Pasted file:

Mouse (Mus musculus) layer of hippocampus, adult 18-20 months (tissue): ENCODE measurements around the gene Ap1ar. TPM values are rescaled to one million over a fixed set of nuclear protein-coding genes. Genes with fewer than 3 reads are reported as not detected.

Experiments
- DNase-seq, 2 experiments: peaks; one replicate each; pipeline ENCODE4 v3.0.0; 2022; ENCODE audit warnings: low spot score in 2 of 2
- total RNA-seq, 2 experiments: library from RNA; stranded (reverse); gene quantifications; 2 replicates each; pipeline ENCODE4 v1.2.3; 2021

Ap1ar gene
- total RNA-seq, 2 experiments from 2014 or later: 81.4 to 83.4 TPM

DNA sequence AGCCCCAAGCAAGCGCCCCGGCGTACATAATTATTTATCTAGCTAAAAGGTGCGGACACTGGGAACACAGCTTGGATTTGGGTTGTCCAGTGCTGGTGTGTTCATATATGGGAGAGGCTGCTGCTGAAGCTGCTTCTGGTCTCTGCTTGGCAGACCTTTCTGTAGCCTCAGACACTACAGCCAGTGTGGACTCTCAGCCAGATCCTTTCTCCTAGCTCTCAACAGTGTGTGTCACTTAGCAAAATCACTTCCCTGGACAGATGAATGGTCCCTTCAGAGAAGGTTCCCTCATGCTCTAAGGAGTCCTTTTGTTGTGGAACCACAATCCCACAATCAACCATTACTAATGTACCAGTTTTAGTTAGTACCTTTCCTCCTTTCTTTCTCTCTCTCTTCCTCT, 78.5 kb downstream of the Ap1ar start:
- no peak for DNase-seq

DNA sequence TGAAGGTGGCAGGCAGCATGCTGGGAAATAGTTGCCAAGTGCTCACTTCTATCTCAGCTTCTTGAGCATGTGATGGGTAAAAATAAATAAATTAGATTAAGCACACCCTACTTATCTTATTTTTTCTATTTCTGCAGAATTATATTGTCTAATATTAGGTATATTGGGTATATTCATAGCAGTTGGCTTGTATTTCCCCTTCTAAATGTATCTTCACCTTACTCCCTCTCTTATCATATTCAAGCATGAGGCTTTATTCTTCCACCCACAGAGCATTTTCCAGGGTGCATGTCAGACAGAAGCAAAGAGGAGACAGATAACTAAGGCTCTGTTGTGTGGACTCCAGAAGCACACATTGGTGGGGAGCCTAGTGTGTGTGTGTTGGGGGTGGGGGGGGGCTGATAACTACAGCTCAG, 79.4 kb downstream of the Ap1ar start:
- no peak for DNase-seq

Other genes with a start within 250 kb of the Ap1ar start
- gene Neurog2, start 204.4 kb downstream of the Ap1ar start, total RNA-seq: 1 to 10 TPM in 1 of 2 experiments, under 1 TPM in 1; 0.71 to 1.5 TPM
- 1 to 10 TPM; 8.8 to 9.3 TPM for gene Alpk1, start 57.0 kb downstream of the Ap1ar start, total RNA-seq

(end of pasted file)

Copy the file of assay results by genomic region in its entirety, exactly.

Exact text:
Mouse (Mus musculus) layer of hippocampus, adult 18-20 months (tissue): ENCODE measurements around the gene Ap1ar. TPM values are rescaled to one million over a fixed set of nuclear protein-coding genes. Genes with fewer than 3 reads are reported as not detected.

Experiments
- DNase-seq, 2 experiments: peaks; one replicate each; pipeline ENCODE4 v3.0.0; 2022; ENCODE audit warnings: low spot score in 2 of 2
- total RNA-seq, 2 experiments: library from RNA; stranded (reverse); gene quantifications; 2 replicates each; pipeline ENCODE4 v1.2.3; 2021

Ap1ar gene
- total RNA-seq, 2 experiments from 2014 or later: 81.4 to 83.4 TPM

DNA sequence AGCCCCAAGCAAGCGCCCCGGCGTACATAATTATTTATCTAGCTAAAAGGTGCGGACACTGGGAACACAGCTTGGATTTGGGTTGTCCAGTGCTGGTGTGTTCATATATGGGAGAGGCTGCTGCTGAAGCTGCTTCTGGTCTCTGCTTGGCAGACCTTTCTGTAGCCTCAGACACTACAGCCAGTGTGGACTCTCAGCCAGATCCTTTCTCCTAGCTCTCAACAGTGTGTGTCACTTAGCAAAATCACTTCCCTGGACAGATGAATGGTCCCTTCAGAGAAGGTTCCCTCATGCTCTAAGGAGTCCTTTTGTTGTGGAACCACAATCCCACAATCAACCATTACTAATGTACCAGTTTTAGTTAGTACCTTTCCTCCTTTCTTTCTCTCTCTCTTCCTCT, 78.5 kb downstream of the Ap1ar start:
- no peak for DNase-seq

DNA sequence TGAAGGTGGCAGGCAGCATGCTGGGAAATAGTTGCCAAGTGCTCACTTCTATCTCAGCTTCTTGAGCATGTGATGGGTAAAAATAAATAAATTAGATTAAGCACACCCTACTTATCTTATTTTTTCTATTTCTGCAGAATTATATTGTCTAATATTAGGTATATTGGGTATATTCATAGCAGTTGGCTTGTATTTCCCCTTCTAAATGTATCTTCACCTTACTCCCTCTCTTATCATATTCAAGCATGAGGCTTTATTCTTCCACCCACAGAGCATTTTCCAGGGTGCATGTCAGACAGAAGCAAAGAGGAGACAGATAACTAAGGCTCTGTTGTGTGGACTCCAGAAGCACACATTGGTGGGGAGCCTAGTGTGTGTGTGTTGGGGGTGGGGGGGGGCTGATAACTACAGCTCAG, 79.4 kb downstream of the Ap1ar start:
- no peak for DNase-seq

Other genes with a start within 250 kb of the Ap1ar start
- gene Neurog2, start 204.4 kb downstream of the Ap1ar start, total RNA-seq: 1 to 10 TPM in 1 of 2 experiments, under 1 TPM in 1; 0.71 to 1.5 TPM
- 1 to 10 TPM; 8.8 to 9.3 TPM for gene Alpk1, start 57.0 kb downstream of the Ap1ar start, total RNA-seq